Re-engage offline users with notification fallbacks Part 2: Subscribe to private channels through authentication endpoints


This tutorial series explores how Pusher Channels publish with info API extension makes it easy to determine when a user is offline, and then fallback to notifications via Beams so that they are kept up to date and you can bring them back to your app.

If you have missed the first part of this tutorial series and would like to start from the beginning, please refer to Part 1. Setting up your environment and building authentication with GitHub SSO.

Adding Channels

The next thing we are going to do is add a Channels capability to our app. By the end of this section you will have an authentication endpoint running on your server that will allow your app to subscribe to a private-channel.

You will then be able to trigger notifications to this channel from the Pusher debug console and this will update a table with a new notifications.

Set up an authentication endpoint on your server

Initialise Channels server SDK

In your server.js file the first thing to do is initialise the Channels server SDK. We already installed the dependency as part of our app setup so we just need to add the following line under our import section (If you do need to install the Channels server SDK in future you can do so by running npm install pusher):

2const ChannelsNotifications = require('pusher');

Setting up a new Channels client

We then need to setup a new Channels client. The Channels client requires an appId, key, secret and cluster which we set in our .env file earlier. We will also add a variable for the relative path to the channels auth endpoint which we will use shortly. Add the following config under //Channels config and then declare a new channelsClient:

1//Channels config
3let appId = process.env.APP_ID
4let key = process.env.APP_KEY
5let secret = process.env.CHANNELS_SECRET_KEY
6let cluster = process.env.CLUSTER
7let channelsauthEndpoint='/pusher/channels-auth'
9const channelsclientConfig = {
10    appId,
11    key,
12    secret,
13    cluster,
16const channelsClient = new ChannelsNotifications(channelsclientConfig);

In our client app we will associate a user to a Channels channel with the following naming convention private-userchannel-<userId>. This means we need an authentication endpoint that can do the following:

  • Check that when a user makes an authentication request that the user has a valid authentication token. We can use the ensureAuthenticated function we implemented earlier to check that the GitHub token that will be passed in as part of the request to this endpoint is valid.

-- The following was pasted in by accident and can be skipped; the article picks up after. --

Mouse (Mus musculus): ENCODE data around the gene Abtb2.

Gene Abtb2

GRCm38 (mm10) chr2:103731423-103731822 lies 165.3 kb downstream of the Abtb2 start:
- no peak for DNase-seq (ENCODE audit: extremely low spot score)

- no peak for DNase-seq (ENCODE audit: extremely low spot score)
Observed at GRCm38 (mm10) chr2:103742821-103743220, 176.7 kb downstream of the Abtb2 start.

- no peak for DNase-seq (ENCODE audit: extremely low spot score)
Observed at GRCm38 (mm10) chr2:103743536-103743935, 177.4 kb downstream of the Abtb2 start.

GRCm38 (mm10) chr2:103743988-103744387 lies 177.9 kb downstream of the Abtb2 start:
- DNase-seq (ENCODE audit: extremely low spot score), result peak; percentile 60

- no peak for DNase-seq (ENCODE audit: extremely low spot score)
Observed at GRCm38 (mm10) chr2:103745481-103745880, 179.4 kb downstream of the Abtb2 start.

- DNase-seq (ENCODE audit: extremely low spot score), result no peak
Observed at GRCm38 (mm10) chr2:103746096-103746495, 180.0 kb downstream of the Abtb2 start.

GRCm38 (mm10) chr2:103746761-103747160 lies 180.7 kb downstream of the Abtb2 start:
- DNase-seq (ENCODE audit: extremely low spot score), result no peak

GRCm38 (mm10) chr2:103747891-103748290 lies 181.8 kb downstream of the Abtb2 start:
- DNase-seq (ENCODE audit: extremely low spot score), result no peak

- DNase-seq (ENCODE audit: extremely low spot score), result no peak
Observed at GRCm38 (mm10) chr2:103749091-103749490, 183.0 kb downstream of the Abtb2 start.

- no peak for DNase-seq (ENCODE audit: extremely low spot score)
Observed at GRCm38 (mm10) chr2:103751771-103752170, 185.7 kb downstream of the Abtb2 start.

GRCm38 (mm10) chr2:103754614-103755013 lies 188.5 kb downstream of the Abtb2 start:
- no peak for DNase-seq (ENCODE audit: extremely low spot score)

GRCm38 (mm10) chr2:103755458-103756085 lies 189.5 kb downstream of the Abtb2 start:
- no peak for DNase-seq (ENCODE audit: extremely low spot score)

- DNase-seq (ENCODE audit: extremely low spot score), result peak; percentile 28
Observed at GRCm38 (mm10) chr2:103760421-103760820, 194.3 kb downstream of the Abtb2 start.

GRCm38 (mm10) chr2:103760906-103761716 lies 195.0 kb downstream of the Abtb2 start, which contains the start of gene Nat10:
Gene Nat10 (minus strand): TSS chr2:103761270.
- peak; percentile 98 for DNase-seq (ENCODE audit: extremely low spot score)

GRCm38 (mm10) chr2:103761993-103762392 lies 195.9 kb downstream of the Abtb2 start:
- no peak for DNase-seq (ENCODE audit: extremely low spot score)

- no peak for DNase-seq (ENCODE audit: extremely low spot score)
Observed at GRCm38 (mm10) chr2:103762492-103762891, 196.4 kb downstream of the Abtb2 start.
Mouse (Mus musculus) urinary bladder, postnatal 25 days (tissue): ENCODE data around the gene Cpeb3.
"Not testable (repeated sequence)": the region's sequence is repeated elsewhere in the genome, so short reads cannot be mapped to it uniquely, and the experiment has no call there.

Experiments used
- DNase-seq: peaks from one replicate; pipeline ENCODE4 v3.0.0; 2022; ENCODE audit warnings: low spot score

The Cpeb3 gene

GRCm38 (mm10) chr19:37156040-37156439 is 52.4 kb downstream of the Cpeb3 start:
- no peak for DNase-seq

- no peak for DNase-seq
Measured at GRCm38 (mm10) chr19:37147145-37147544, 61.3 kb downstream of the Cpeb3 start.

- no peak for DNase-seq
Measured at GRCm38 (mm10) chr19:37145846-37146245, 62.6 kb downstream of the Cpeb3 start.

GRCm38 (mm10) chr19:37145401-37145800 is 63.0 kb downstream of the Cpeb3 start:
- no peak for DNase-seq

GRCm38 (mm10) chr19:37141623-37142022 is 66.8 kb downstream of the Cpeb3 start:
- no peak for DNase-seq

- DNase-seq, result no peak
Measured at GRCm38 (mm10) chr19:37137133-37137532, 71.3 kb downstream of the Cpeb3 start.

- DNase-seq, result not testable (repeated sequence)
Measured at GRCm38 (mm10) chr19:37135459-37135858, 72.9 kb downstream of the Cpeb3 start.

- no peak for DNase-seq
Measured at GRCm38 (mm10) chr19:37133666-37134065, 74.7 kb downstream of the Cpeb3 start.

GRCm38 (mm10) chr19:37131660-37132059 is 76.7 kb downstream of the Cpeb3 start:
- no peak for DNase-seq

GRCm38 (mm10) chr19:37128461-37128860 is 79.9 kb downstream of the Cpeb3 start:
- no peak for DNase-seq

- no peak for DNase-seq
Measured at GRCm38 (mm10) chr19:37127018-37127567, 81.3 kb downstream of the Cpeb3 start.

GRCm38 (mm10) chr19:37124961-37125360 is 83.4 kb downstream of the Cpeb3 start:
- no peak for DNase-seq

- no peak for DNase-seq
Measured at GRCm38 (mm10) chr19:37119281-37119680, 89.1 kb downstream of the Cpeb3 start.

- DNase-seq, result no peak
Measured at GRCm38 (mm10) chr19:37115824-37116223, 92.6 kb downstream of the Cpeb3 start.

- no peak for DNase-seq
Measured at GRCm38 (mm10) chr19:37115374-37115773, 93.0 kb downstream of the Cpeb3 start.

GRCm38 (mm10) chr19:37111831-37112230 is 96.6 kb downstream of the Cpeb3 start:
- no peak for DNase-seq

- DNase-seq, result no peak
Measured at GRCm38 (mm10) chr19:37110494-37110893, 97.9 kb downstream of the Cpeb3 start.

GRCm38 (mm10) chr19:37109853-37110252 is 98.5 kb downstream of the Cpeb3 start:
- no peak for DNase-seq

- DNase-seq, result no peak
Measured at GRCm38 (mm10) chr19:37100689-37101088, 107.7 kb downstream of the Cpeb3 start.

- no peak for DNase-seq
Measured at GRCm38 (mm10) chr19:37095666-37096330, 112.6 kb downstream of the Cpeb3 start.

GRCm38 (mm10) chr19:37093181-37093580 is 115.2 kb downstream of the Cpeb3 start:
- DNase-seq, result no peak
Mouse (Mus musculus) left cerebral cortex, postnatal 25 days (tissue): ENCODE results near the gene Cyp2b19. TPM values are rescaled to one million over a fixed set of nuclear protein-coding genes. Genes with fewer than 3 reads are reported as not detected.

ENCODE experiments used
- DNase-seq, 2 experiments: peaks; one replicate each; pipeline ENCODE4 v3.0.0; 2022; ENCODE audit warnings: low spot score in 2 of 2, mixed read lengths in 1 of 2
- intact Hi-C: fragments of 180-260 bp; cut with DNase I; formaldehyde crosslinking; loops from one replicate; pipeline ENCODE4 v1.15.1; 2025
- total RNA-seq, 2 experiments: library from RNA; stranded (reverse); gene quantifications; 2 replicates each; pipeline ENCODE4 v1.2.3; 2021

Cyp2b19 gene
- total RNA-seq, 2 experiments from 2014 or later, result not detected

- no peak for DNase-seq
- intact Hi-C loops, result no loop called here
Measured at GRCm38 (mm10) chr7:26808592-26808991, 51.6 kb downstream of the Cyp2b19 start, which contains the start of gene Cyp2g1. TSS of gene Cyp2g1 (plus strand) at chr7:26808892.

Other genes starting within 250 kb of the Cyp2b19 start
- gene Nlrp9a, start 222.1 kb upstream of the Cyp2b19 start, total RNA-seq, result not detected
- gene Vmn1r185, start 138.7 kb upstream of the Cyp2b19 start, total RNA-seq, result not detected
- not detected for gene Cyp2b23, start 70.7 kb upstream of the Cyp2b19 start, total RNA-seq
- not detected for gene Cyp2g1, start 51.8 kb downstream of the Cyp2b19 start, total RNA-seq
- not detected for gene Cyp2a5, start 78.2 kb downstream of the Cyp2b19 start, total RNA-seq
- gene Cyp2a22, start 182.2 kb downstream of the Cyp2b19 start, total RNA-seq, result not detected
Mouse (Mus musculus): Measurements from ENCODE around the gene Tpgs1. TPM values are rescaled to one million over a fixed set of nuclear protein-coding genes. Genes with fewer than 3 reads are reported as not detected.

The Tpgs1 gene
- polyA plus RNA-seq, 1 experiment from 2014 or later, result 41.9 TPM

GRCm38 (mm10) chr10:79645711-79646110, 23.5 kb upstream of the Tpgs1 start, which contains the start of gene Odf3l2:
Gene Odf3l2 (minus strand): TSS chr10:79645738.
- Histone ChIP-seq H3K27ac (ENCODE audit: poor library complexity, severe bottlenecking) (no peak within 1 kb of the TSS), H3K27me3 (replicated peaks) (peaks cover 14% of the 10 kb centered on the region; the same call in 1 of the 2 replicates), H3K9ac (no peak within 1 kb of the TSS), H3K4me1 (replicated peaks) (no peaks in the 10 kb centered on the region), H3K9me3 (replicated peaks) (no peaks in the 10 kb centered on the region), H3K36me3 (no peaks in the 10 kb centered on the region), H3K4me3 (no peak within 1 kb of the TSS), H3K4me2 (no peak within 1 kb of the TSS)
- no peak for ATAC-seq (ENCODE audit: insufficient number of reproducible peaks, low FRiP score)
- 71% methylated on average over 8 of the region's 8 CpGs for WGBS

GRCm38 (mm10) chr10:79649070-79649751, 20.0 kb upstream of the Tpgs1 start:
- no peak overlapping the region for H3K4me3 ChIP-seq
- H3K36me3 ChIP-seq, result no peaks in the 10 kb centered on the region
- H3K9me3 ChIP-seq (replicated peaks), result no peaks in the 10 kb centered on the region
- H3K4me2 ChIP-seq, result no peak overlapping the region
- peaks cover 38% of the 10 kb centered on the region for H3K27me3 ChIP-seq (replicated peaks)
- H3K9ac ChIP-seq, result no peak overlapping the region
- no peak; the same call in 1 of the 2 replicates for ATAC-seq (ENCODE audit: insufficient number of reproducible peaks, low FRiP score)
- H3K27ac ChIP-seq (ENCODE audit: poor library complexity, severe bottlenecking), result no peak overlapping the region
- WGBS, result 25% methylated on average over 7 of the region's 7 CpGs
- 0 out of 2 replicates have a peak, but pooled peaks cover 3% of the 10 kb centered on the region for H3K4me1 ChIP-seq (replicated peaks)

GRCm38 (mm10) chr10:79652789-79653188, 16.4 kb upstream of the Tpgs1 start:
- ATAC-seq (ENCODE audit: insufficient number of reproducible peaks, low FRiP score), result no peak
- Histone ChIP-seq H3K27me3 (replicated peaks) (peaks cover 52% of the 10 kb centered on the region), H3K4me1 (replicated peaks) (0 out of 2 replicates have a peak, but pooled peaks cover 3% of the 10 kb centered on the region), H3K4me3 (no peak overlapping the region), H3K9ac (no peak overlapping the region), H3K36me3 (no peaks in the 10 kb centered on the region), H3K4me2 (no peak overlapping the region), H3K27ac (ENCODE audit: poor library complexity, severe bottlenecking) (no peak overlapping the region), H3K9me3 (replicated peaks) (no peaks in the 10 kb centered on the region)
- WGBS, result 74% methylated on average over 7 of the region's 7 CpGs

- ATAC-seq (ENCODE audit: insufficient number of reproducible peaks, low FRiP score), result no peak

• We also need to ensure that if the channel name starts with private-userchannel that the userId suffix in the channel name matches the userId that corresponds with the session token. This checks that not only does the user have a valid token but they are also authorised to join the requested channel based on their userid. If we committed this check any user with a valid session token could join any user channel.
  • Channels authentication requests are made using a post request, so our channels authentication endpoint should expect a post request.

Taking all these requirements into account add the following under Channels Auth:

1//Channels Auth'/pusher/channels-auth', ensureAuthenticated, function(req, res) {
3  // Do your normal auth checks here. Return forbidden if session token is invalid 🔒
4  const userId = req.user.username; // Get user id from auth system based on session token
5  const channelName = req.body.channel_name;
6  const socketId = req.body.socket_id;
7  var isUserChannel=false;
8  if (channelName.startsWith('private-userchannel')){
9    isUserChannel=true;
10  } 
11  if (isUserChannel && channelName !== 'private-userchannel-'+userId) {
12    res.status(401).send('Inconsistent request'); //If userid does not m
13  } else {
14    const channelsToken = channelsClient.authenticate(socketId, channelName);
15    res.send(channelsToken);

The first thing the auth endpoint does is check the session token is valid with the ensureAuthenticated step. The userId is determined by the user profile returned from this step and accessible through req.user.username. We then check if the channel name is a userchannel and if it is if the channel name doesn’t match the format of private-userchannel-userid we reject the request.

The final thing we need to do is make some of the channels config available to our client app, and we can do this by passing this to our render function from earlier. Update it as follows:

2app.get('/', ensureAuthenticated, function(req, res){